Lilly M. Dobreva
I learned to pay attention to what consumers want at the age of 6 while helping in my parents' shop. As a PM I focus on the user to build the right thing, the right way together with my team. ZAGE Mentor.
As a Product Manager, having a decent set of soft skills is essential. As you'll be dealing with other teams a lot, these 5 skills are particularly vital for your daily success.
One thing that I am grateful for as a Product Manager is the endless learning opportunities.
We collaborate with several other roles on a daily basis, and while it’s challenging, it also means we get to learn a lot of new things all the time. Think engineering, design, research, marketing, sales, support.
The variety of domain knowledge you’ll acquire in the Product Manager role is indeed remarkable. While the rest of the team are experts in their fields, as you might have already realized, your role is one of a generalist.
And that means soft skills will be central to your success and the success of the team.
So what soft skills will you need as a Product Manager?
You’ll likely get to experience a variety of situations requiring different skills. But I’d like to focus on the main few that will be needed day in and day out regardless of your industry, company or team.
As a Product Manager, you will not have typical leadership responsibilities such as managing direct reports and budgets.
Yet, by all means, you’ll have a very central role in your team of engineers and designers. Your team will rely on you for strategic direction, clarifications, decision-making, managing external stakeholders, being their spokesperson within the rest of the organization and even for boosting team morale.
All these activities need strong lateral leadership, which is the ability to influence others without any formal authority. It’s not easy, but your ability to lead others informally will improve as you become more experienced.
I cannot stress enough how important strong communication is for a Product Manager.
Succinct, timely and intentional communication is hard to master. Once you do get the hang of it, it becomes easier to say ‘No’ to stakeholders and to explain the reasoning behind it.
You’ll find it easier to communicate what the highest priority is and why ensuring your team is focused on what matters. Miscommunication and back-and-forth conversations are some of the big productivity killers.
A strong communicator will be able to minimize them. Both verbal and written communication can help to build better mutual understanding, save time and efforts and rally people around the same goal.
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No matter how many times you might have heard this before, you’ll still be surprised by the number of decisions you’ll have to make every day.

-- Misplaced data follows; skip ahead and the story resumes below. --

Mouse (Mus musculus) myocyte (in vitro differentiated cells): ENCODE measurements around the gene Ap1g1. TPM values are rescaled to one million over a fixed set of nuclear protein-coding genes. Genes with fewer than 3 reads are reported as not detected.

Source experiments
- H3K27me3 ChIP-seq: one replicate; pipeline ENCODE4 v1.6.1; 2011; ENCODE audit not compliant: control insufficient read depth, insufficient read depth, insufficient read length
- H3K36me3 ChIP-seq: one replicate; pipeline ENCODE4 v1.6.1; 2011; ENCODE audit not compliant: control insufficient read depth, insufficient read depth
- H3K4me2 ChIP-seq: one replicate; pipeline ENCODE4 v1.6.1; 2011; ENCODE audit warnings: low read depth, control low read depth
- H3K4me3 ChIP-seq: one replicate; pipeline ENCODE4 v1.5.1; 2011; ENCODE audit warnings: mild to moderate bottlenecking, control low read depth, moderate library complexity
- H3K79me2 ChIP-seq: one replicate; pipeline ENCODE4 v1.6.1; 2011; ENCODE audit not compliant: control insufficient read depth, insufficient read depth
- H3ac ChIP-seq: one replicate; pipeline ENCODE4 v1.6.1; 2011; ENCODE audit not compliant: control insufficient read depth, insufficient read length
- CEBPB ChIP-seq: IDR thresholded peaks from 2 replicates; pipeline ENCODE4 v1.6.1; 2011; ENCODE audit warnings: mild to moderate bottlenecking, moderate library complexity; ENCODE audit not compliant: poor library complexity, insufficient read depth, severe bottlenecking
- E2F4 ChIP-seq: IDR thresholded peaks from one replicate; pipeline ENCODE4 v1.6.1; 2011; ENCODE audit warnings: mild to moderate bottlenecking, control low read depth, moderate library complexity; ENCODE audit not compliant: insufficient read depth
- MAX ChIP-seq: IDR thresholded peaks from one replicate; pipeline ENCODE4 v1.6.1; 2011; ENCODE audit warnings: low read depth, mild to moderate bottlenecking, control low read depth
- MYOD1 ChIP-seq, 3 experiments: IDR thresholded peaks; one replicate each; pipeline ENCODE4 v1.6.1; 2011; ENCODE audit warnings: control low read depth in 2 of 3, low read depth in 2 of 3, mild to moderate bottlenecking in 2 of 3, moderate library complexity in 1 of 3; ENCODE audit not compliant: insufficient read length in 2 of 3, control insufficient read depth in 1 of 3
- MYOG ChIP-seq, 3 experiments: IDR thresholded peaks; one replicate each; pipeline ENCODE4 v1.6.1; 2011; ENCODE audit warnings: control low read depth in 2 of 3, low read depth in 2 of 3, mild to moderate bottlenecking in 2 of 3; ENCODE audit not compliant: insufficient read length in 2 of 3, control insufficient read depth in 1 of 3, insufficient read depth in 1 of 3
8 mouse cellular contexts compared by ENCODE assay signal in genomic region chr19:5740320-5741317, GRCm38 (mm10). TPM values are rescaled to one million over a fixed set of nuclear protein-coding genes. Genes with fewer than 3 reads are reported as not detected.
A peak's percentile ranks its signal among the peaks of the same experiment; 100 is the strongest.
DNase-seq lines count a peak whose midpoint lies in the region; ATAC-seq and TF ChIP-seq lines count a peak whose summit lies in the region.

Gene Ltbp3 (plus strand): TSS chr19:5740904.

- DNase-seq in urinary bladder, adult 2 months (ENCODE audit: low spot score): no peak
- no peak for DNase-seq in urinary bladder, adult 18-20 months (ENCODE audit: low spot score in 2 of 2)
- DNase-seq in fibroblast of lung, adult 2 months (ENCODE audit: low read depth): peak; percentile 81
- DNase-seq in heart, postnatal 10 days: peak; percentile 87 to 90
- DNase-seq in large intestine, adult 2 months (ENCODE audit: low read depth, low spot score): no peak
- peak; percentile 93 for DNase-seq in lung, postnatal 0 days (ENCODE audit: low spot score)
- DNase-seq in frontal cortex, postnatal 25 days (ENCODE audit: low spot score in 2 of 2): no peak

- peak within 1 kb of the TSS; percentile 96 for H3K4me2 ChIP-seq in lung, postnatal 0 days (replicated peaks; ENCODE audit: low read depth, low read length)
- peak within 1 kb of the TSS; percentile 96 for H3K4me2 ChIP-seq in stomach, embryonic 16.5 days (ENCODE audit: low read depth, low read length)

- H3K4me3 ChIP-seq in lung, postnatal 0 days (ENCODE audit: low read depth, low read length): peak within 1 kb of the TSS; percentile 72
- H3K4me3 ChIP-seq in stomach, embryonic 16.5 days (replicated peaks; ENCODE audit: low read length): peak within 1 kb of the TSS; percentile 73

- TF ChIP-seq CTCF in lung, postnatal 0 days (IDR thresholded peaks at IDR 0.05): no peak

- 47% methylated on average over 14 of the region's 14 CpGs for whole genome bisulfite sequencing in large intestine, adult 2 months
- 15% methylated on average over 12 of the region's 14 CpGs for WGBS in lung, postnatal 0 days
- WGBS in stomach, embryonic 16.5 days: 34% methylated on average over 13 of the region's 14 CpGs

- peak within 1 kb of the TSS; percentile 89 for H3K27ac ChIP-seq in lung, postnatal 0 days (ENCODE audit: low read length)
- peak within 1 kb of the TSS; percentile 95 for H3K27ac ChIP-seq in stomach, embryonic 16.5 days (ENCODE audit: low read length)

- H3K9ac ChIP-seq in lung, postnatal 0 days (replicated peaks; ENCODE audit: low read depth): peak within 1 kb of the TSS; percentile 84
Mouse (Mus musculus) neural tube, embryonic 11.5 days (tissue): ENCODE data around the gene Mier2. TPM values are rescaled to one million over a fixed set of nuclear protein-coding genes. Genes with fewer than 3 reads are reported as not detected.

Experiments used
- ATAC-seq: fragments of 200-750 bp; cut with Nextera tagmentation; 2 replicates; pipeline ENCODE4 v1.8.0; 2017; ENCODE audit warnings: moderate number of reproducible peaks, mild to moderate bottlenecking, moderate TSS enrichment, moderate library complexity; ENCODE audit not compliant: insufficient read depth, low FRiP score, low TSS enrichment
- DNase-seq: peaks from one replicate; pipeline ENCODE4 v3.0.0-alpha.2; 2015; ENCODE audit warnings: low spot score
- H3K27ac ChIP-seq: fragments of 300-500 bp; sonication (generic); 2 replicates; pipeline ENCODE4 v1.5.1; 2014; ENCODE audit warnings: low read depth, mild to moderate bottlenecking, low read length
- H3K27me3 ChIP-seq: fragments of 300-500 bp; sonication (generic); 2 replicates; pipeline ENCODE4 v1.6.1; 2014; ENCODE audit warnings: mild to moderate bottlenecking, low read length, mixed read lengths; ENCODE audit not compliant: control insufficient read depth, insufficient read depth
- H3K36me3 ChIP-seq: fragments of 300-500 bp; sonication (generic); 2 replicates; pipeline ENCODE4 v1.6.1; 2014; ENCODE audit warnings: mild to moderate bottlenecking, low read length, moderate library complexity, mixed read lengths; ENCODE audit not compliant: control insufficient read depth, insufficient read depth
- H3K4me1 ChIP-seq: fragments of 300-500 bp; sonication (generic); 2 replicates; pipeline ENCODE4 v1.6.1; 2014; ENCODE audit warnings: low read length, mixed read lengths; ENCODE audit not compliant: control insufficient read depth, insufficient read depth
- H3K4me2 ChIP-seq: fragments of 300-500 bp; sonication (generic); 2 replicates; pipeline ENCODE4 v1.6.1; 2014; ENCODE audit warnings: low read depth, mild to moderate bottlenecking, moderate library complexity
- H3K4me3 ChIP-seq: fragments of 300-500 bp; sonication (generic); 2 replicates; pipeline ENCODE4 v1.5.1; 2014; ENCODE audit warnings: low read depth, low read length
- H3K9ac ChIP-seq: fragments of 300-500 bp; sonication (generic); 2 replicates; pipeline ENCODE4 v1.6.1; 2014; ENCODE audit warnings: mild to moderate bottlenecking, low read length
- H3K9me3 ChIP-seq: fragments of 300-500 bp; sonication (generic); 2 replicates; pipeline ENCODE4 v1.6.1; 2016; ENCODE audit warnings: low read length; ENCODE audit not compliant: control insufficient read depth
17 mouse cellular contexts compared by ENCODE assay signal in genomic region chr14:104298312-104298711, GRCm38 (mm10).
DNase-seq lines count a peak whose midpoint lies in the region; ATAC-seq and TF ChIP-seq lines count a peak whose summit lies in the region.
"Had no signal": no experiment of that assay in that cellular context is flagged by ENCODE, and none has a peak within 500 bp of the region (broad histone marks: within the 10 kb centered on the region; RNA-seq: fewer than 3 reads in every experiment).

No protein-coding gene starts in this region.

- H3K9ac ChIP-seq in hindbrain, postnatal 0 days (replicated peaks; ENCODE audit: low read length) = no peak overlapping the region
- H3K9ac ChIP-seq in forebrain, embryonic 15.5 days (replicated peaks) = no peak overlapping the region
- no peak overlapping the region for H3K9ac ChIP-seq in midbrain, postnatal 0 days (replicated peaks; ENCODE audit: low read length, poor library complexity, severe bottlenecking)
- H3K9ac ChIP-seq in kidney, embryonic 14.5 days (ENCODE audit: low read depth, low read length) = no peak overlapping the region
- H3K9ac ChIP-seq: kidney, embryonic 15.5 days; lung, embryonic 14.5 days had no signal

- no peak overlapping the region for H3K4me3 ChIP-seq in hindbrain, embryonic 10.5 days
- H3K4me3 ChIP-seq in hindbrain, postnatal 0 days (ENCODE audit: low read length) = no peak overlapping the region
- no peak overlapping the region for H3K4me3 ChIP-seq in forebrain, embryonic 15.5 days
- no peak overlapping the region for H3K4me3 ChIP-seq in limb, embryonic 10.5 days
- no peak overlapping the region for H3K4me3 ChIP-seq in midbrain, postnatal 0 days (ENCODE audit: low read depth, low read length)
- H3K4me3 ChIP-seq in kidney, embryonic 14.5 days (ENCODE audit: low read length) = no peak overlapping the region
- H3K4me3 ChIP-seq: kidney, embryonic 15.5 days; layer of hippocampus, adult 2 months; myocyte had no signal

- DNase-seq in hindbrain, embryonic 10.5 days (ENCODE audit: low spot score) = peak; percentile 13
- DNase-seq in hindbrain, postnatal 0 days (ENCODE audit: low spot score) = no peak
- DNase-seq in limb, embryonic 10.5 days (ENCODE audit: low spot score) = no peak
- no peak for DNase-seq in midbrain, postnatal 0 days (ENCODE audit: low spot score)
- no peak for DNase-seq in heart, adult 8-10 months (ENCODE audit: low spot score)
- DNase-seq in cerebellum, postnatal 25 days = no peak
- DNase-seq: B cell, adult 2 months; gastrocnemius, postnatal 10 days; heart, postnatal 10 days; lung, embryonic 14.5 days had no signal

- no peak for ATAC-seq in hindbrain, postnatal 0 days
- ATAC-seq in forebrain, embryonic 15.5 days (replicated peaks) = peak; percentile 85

It is a significant part of your role because it helps teams to make progress.
Being highly analytical will help you grasp better the various situations you’re facing and make a timely choice.
Any decision is better than no decision as they say because it’s easy to lose track and wait for the perfect amount of information to make the decision, but you lost time and likely will still not get all the information you wish you had.
Instead, get comfortable with making a decision based on partial data and smart estimations and learn from the outcome.
It’s sometimes cheaper and faster to make the wrong decision, learn from it, and adapt than to wait and gather all data you need for the complete analysis.
If you prefer to work on your own, then you might struggle as a Product Manager.
The role is created to be the one that brings everyone together to build the right product the right way and by definition is highly collaborative. Remember, you are the generalist amongst the experts.
That means, at every step of the way, you should be making use of relevant experts from your team to make sure you’re not missing out on valuable insights.
You should be the enabler and should communicate what the problem is and let the team figure out how to best solve it with their expertise.
You shouldn’t work alone and neither should they because the best results will be a collaborative effort.
As you get more used to the team, it’ll become easier to identify when to give more space, when to involve certain people more and when you’ll need to lead.
Last but not least, empathy is often cited as one of the most sought-after skills in Product Managers.
The reason is that we are expected to actively listen to our users (or customers) and internal stakeholders, understand what their pain points are and empathize so that we can then be laser-focused and motivated to deliver the right product.
Failing to understand what the issues are means we’ll then focus on the wrong problem.
Without empathy, we could fall victim to the notion that we actually know best what the user needs.
We will fail to advocate for our users.
As a result, we will likely fail in our mission to build products people love.
Go talk to your users now and start actively listening to what they have to say. Empathy will follow.
While the above five skills are fundamental for any Product Manager, there will be many more soft skills that will come in handy throughout your career. And don’t worry, you’ll have plenty of opportunities to practice and get better every day.
Be humble, keep learning and trust your team.
You’ll do great!
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